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Public bike share system

Public bike share in Montreal

The City plans to launch a public bike share (PBS) system – a network of shared bicycles available for short-term use for a fee.

With bicycles located across the network at secure, easy-to-use docking stations, they offer a convenient, comfortable, flexible, and affordable way to get around.

More than 500 cities around the world, such as Montreal, New York City, Boston, and Seattle have started public bike shares.

Goals of bike sharing

In addition to providing people with a healthy transportation option, public bike share systems can help:

  • Extend the reach of transit and walking trips
  • Reduce the need for personal vehicle trips
  • Trigger greater interest in cycling, and increase cycling ridership

A public bike share system aligns with the City’s Transportation 2040 Plan and Greenest City 2020 Action Plan objectives of making cycling a viable, sustainable transportation option.

Recent developments with this initiative

City to seek new partnerships for public bike share system

June 11, 2015 – In the coming weeks, we'll seek bids from proponents to provide, implement, and operate a bike share system. The procurement process will reflect recent changes in the bike share industry and provide an opportunity to consider new proponents and new technologies.

Although we had identified Alta as the preferred proponent through a request for expressions of interest in 2011, Alta and its partner Bixi have both undergone major restructuring and corporate change since that time. As a result, the City and Motivate (formerly Alta) have not reached an agreement.

Past developments

Service area, bikes, stations, and helmets

The PBS service area includes the downtown peninsula, plus the area between Arbutus Street, 12th Avenue, and Main Street. This area suits a PBS because of the high number of homes, offices, and businesses, and the potential for many short-distance bicycle trips.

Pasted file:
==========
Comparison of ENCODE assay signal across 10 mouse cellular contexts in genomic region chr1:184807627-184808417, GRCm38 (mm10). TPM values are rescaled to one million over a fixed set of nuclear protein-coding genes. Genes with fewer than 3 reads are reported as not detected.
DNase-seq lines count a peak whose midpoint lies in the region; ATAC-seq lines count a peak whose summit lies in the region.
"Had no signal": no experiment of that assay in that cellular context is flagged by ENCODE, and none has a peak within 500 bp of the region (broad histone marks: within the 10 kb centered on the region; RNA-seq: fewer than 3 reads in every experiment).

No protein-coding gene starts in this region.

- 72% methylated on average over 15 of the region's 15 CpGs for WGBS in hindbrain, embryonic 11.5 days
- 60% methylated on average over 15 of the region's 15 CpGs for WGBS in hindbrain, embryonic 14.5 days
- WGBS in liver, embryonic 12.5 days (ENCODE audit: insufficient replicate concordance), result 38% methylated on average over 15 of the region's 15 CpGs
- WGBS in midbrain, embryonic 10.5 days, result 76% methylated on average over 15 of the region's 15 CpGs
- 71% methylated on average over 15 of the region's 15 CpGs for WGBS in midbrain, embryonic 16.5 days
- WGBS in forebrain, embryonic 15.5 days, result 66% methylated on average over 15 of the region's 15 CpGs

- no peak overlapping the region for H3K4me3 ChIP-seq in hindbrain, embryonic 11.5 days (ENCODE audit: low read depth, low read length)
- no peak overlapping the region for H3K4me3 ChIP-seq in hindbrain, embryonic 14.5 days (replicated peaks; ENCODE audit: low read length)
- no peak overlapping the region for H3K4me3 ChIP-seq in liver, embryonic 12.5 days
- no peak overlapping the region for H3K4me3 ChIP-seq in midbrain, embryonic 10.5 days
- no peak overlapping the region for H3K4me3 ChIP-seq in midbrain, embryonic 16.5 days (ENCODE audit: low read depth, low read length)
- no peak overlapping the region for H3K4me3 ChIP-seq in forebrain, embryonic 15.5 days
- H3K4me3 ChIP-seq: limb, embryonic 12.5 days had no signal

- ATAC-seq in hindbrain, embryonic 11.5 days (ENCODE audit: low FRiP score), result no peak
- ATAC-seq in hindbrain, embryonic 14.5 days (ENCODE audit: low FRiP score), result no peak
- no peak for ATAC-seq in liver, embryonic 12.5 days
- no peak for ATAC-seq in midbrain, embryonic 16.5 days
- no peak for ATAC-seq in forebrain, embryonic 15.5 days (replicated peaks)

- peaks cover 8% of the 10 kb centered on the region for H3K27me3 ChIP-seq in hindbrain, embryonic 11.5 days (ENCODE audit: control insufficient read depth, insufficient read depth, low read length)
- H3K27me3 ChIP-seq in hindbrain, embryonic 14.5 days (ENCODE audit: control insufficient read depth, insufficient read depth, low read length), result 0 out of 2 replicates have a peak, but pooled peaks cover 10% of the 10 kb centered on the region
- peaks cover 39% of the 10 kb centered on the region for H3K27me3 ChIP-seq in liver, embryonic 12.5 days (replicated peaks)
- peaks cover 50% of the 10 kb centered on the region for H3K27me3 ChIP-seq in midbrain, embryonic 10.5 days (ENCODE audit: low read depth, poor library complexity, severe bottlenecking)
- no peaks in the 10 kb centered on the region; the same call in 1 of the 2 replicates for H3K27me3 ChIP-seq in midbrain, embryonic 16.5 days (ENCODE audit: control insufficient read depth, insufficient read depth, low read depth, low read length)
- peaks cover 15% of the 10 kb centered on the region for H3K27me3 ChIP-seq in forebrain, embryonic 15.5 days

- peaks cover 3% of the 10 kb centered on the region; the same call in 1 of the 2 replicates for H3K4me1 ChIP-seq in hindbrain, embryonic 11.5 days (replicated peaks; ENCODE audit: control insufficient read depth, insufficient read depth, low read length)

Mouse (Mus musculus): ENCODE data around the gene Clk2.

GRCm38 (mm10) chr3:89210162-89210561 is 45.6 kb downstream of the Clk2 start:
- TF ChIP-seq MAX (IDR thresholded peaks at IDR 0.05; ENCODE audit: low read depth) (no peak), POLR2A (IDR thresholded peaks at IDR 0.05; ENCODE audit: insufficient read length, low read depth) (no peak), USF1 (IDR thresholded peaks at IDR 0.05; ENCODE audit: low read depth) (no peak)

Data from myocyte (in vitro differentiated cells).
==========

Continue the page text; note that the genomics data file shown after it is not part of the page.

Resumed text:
1,500 seven-speed, adult-sized bikes will be available at 125 solar-powered stations with 2,850 docks, spaced every two to three blocks on streets, sidewalks, plazas, parks, and private property within the service area. We are still deciding on exact locations.

Because all cyclists must wear helmets, each station will have a helmet vending machine and helmet return receptacle. You will be able to rent a helmet at the same time that you rent a bike, and return the helmet to any station. After each rental, Alta will sanitize and inspect returned helmets for safety and wear before replacing them in the vending machines.

Alta will redistribute bicycles and helmets throughout the day to ensure a sufficient supply at the docking stations.


Purchasing daily, weekly, or annual memberships will give you access to the public bike share. A membership includes unlimited trips up to 30 minutes at no additional charge. However, for trips longer than 30 minutes, you will pay additional usage fees. 

Alta will consult with the City to set PBS prices that discourage competition with bike rental shops, and that are in line with other North American cities that have PBS systems. For example, PBS rates will best suit short rides under 30 minutes, while rides over two hours will be cheaper at bike rental shops.

Helmet rentals will also be available at every station for a daily rate.


Date Milestone

April 2011

  • City calls for expressions of interest to implement and operate a public bike share (PBS) system

June 2011 

  • City holds a public open house about the PBS

June 2012 

  • City staff identify Alta Bike Share, Inc. as the preferred operator, and begin negotiations 

Fall 2012 

  • Council amends bylaws to help implement the PBS system
  • Staff hold four consultation sessions with external stakeholders to explore PBS impacts

Spring 2013

  • Staff continue negotiations with Alta